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Steve Klc

Food writers and the internet

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Paula--I wonder if you'd be willing to address what role you see the internet, especially new media and an online community like eGullet, playing in the lives of food writers and cookbook authors who don't live in the middle of a culinary hub like a NYC or Paris or SF? I remember the day you first posted on eGullet and said to myself, aren't we lucky! I wonder if you've ever had occasion to say the same thing and if you find you're able to feel more connected to what is going on around the world as a result?

On the flip side, I wonder if the internet hasn't also made it easier for some food writers to use it as a crutch--for story ideas--to rely on others to do what their bosses are supposedly paying them to do--to come up with fresh creative ideas on their own.

Any thoughts?

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: I smiled at your phrase "culinary hub." Certainly there's a lot of "hubbub" about chefs in New York these days, but the last time I recall a hub of food writers and cookbook authors that had any

affect on my work was in the late 1970's when I lived in New York

and the nouvelle cuisine was in full swing. On Saturday

afternoons food writers such as James Beard, James Villas, Arthur Schwartz, Barbara Kafka, Suzanne Hamlin, Gael Greene, myself and others would congregate at the restaurant Le Plaisir on Lexington Avenue to talk endlessly about food. Masa was the chef there; he would create all sorts of exciting new dishes for us to taste. (He went on to make a huge name in San Francisco in the 80's, and then to be tragically and horrifically murdered.) The 70's was a wonderful time in the food trenches and as far as I'm concerned, the last time there was a real "hub" of food writers and cookbook authors.

As to the internet, it's a great resource and I adore egullet. I really enjoy the smarts and enthusiasm of so many of the members and enjoy participating here when I have time.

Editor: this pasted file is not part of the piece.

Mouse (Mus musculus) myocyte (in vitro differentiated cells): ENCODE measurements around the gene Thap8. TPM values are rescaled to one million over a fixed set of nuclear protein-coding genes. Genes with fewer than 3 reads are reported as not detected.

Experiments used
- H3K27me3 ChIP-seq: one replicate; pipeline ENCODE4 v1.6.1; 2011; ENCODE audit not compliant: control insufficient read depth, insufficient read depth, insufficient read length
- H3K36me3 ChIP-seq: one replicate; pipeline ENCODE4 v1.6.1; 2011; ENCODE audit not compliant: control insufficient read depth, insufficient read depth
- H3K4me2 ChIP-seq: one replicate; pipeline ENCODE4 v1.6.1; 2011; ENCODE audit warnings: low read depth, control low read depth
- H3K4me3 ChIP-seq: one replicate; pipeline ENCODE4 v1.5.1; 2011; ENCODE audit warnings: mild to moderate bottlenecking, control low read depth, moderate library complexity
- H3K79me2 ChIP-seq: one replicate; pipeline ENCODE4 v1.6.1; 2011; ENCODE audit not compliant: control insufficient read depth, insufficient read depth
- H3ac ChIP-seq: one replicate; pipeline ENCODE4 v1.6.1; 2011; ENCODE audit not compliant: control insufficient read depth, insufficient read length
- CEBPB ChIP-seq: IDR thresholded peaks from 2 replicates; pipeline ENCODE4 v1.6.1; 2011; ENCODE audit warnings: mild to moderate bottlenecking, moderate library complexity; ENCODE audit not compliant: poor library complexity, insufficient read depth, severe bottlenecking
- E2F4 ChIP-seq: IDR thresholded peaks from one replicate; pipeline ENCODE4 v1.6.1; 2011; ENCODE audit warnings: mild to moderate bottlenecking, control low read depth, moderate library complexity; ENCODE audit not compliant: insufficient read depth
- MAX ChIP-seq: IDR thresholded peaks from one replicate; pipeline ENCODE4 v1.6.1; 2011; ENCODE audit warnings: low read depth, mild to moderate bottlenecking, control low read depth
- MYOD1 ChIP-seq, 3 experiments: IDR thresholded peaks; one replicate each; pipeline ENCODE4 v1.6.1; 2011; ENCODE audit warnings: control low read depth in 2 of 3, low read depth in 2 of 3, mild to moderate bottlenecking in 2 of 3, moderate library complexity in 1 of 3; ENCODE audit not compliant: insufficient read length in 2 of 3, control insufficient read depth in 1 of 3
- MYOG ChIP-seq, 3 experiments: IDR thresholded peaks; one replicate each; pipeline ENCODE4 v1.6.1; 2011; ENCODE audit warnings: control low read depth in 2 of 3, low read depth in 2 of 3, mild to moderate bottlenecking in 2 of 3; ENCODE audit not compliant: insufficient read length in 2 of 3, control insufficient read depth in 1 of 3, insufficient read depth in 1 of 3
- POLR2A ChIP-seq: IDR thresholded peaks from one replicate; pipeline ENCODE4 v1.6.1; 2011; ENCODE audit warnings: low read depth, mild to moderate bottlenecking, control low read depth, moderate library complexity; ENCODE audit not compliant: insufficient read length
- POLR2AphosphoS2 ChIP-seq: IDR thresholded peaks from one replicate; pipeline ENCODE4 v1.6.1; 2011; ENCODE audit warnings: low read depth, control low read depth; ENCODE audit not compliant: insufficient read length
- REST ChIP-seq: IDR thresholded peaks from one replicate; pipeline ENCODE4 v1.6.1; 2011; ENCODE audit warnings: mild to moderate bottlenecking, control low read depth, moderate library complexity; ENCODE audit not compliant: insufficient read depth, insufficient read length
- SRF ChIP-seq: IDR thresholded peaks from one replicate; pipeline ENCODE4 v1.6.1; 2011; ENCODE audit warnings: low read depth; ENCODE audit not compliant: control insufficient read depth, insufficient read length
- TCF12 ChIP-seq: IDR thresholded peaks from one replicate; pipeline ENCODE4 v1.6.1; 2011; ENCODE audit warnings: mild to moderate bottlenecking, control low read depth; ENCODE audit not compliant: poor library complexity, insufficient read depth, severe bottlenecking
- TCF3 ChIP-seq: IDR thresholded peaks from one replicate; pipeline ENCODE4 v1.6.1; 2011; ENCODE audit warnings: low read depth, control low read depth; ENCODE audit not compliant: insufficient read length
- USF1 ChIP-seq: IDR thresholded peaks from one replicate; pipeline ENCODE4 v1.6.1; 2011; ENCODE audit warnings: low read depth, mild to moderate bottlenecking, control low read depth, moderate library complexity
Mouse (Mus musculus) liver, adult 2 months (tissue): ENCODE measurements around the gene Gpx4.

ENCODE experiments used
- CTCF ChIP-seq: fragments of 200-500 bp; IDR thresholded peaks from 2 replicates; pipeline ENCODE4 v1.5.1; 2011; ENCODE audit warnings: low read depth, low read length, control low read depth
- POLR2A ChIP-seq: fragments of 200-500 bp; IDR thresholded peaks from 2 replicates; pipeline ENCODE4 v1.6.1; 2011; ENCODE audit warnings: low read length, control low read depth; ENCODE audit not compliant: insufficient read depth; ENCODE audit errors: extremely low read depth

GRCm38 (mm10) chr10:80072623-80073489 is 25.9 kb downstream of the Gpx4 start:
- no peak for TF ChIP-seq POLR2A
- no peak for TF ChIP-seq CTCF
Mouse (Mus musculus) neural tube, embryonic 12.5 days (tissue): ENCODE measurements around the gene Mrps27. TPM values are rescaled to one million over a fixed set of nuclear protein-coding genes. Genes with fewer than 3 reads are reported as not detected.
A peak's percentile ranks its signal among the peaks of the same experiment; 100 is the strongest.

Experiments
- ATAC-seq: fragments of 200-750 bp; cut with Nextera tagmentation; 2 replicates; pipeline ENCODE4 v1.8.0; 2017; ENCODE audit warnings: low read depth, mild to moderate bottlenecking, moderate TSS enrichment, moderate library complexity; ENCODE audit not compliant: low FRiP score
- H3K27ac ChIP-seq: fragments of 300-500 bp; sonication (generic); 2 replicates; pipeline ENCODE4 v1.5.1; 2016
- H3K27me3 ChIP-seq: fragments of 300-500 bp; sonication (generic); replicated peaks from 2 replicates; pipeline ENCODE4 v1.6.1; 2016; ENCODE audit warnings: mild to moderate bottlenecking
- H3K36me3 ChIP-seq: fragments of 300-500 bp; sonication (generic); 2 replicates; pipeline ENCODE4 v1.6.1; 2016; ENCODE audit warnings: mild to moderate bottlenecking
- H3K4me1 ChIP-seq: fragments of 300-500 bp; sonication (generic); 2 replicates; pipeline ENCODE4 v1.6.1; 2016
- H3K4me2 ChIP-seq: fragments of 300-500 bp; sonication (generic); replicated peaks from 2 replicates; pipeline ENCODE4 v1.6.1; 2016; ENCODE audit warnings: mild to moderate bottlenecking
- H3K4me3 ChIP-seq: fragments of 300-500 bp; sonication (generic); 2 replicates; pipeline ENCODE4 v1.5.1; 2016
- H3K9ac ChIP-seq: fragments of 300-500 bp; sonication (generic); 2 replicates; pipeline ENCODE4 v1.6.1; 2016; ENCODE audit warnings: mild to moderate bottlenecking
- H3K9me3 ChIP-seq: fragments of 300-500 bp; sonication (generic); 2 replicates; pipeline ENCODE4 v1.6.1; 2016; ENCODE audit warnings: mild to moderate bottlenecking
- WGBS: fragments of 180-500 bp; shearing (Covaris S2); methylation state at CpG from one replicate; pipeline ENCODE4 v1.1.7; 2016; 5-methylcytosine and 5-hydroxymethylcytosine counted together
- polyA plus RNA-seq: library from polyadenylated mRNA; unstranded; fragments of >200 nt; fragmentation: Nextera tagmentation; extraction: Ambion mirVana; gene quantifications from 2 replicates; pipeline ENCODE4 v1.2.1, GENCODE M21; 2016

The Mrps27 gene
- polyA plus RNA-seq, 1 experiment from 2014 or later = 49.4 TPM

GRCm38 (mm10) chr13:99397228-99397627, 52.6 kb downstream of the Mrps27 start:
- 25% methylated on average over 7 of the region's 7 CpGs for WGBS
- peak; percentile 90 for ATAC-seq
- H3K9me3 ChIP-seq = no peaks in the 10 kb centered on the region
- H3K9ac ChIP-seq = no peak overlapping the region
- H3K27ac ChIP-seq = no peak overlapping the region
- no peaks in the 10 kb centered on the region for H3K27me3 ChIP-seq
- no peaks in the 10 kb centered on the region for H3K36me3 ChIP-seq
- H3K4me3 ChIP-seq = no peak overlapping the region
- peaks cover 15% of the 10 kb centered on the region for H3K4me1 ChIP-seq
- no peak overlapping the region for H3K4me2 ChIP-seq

As to whether food writers now use the internet as a crutch...certainly some do. It's almost too easy now to research something without really experiencing it. I know of some food writers who never travel, who more or less "fake it" by doing diligent research, but they did that before the internet as well. I still believe in field work, and still immensely enjoy it. Field work will always be the basis of my research. But there are times when the internet has served me very well. For example, I have been able to follow the fascinating saga of Heston Blumenthal for the

past six years without ever having been to his restaurant. In my last column (October) for F&W, I quoted a statement he made on the BBC, which I only became aware of through internet research.

Egullet has been particularly helpful to me. Here's a recent example: ever since I wrote "The Cooking Of SouthWest France," I've wanted to add something about gateau a la broche, a cake from the pyrenees. Thanks to an egulleteer, I was able to find

a source, order it and serve it here in Sonoma to friends last week! BRAVO FOR EGULLET!

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